I2R: How has your musical style evolved since you started making music?

AS: I would honestly say I didn’t have a style before getting half-way through the previous album of mine. I tried to do a bit of every genre to prove to myself that I can, and then realised I wasn’t progressing significantly in any of them because I wasn’t focused. I went from trying to do hip-hop, to then writing rnb, and then finally settled on what I enjoyed the most – alternative rock.

I2R: What artists or bands have influenced your musical style?

AS: I take bits and pieces of instrumental tones from various rock bands, even more precisely – specific songs. My “own” drum mix is always distorted and crushed, as well as very tightly compressed. I really liked the drums in “When the Levee Breaks” by Led Zeppelin, they played a big part in my vision. From time to time I try to emulate the guitar tone in “Supermassive Black Hole” by Muse and “Slidin’” by Paul McCartney. There’s almost always a saw synthesiser present in my latest work, I really like when those are mixed in with electric guitars, like in (probably the most famous synth-based rock song) “Jump” by Van Halen.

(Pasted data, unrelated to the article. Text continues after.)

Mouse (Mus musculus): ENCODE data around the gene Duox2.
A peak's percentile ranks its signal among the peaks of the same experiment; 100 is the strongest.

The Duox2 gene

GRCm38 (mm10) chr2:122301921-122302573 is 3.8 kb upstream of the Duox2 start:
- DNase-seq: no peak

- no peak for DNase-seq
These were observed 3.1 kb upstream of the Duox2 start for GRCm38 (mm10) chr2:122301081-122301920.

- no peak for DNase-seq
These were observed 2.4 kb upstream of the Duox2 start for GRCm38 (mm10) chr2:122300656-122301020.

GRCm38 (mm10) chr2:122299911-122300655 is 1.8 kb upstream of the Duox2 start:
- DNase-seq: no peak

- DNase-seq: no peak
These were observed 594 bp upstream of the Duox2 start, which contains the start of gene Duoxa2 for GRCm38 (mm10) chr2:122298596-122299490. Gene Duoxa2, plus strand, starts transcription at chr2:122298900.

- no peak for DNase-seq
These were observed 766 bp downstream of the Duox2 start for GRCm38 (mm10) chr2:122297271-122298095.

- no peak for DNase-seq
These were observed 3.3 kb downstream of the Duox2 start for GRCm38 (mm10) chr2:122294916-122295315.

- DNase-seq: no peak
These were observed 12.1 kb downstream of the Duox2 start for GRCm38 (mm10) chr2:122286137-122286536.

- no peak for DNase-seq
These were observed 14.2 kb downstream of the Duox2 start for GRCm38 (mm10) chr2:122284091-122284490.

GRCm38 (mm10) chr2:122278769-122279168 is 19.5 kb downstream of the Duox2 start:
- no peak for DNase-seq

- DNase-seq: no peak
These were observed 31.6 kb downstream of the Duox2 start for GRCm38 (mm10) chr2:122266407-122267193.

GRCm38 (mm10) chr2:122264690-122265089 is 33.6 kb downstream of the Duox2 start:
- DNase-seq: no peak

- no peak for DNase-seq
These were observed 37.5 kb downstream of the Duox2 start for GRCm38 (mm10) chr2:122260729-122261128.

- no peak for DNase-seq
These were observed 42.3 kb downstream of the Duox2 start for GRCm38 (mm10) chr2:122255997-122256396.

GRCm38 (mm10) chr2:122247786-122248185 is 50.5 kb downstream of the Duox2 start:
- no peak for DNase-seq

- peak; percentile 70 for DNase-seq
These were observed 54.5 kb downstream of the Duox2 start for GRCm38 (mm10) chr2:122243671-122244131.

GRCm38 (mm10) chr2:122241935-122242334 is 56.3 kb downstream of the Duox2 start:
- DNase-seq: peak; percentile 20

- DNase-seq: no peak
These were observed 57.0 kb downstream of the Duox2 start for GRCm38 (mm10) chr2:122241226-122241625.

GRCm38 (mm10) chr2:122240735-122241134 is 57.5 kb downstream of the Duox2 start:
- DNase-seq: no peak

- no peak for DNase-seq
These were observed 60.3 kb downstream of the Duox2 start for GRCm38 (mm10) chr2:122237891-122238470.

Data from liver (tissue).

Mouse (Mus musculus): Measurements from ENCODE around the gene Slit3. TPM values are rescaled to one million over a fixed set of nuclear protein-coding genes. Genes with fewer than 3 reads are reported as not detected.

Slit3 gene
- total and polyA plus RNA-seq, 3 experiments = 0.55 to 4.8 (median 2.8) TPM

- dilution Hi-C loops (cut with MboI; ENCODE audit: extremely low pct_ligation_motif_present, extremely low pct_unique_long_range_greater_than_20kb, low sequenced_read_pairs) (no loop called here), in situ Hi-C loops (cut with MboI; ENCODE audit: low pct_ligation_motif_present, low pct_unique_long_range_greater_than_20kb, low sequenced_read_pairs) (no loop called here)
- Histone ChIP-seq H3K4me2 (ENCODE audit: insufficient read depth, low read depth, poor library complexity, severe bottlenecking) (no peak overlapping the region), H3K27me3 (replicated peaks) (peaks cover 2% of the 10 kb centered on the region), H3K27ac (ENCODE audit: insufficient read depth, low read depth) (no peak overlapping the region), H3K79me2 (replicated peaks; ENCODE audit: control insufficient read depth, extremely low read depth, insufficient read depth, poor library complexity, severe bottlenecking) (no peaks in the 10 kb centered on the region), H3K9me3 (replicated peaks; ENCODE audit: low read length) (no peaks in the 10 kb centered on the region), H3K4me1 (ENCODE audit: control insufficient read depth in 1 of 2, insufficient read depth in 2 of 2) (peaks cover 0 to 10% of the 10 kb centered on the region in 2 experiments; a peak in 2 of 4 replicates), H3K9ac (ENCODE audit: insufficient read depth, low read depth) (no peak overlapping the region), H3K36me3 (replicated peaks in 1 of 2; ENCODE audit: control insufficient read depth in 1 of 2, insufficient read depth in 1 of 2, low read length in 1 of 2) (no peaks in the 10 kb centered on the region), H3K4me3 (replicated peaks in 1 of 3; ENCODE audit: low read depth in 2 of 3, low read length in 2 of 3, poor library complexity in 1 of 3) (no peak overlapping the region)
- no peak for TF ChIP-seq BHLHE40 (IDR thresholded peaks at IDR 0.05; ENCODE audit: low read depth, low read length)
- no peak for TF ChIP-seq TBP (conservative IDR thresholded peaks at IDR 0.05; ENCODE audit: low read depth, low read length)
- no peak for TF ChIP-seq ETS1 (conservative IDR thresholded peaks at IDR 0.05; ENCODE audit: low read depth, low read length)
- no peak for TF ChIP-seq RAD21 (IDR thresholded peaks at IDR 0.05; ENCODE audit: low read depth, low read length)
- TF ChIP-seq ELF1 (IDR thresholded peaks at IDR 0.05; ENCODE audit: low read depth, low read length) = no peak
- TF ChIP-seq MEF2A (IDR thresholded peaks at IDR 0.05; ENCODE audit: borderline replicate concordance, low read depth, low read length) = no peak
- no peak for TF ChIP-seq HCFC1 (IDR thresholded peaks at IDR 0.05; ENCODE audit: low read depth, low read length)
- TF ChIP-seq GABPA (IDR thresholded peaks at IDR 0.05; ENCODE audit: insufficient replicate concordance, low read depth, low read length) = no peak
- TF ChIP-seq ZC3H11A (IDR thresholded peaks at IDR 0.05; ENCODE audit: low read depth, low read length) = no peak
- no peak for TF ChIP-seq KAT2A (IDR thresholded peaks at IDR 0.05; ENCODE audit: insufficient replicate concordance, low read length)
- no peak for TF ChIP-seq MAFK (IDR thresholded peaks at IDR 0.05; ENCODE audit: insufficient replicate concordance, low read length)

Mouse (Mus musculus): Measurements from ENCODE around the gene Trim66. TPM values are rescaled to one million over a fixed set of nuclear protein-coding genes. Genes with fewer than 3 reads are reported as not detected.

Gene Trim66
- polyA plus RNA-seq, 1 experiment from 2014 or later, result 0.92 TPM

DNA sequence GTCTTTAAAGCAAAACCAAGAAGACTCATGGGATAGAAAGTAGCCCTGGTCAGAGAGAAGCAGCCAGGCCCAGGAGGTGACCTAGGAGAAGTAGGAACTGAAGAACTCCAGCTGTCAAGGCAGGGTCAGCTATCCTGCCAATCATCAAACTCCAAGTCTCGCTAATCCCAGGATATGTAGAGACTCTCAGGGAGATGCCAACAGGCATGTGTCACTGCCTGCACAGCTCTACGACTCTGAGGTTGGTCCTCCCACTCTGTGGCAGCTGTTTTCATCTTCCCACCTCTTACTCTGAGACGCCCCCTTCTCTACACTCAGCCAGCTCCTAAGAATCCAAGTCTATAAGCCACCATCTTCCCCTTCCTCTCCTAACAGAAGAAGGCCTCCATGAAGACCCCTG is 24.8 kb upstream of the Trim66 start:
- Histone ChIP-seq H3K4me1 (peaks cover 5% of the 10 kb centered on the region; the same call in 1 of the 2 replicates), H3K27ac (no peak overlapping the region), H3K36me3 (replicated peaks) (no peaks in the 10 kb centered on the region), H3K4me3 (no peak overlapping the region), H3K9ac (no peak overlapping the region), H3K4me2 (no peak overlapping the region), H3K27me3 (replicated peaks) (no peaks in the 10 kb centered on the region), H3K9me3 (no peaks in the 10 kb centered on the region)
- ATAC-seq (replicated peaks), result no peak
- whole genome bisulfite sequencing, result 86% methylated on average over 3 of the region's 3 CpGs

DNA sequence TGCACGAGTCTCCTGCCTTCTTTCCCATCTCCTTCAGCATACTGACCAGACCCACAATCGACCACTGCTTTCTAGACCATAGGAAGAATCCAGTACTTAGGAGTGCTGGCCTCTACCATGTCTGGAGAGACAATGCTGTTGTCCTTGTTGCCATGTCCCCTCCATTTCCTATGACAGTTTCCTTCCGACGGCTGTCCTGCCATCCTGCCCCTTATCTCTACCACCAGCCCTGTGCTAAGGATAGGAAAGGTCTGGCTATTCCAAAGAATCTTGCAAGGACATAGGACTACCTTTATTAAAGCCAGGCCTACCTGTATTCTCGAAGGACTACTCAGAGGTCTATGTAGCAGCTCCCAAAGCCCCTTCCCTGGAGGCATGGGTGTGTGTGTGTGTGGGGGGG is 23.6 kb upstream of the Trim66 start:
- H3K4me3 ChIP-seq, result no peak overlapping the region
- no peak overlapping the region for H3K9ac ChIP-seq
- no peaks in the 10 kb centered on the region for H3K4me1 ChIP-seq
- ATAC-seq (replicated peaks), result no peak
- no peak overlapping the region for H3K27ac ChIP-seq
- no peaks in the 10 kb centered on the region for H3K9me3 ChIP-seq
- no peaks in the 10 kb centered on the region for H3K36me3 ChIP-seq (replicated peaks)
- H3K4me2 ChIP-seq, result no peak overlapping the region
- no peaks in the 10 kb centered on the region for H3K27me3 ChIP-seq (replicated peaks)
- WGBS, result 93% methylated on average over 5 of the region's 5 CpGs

I2R: Why do you prefer using analogue gear, vintage compressors, and tape recorders instead of digital technology?

AS: Almost every analogue instrument, due to its wiring and mechanics, adds colour to sound. Most of them add warmth and saturation to audio, which is something I really enjoy implementing into my mix. As for tape recorders, they tend to compress audio by a lot because tape has dynamic range limitations due to its thinness. The sound produced ends up being very warm, put-together, and a little distorted. It’s definitely a big part of my style.

I2R: How does your music reflect your personal experiences or beliefs?

AS: Half of the time I write to express emotions that I feel like I need an outlet for. It’s usually something dark and infuriating, “Ratched and Divine” being a perfect example. The other half, I write from the point of view of a character who is going through experiences I wouldn’t necessarily call my own. For example, “Strike Me a Smile” is about someone falling back in love with their high school classmate who’s gone onto become famous by the time the narrator comes back to their hometown, consequentially offering to become their secret and run away together from the latter’s lack of privacy. Never happened to me! At least not yet.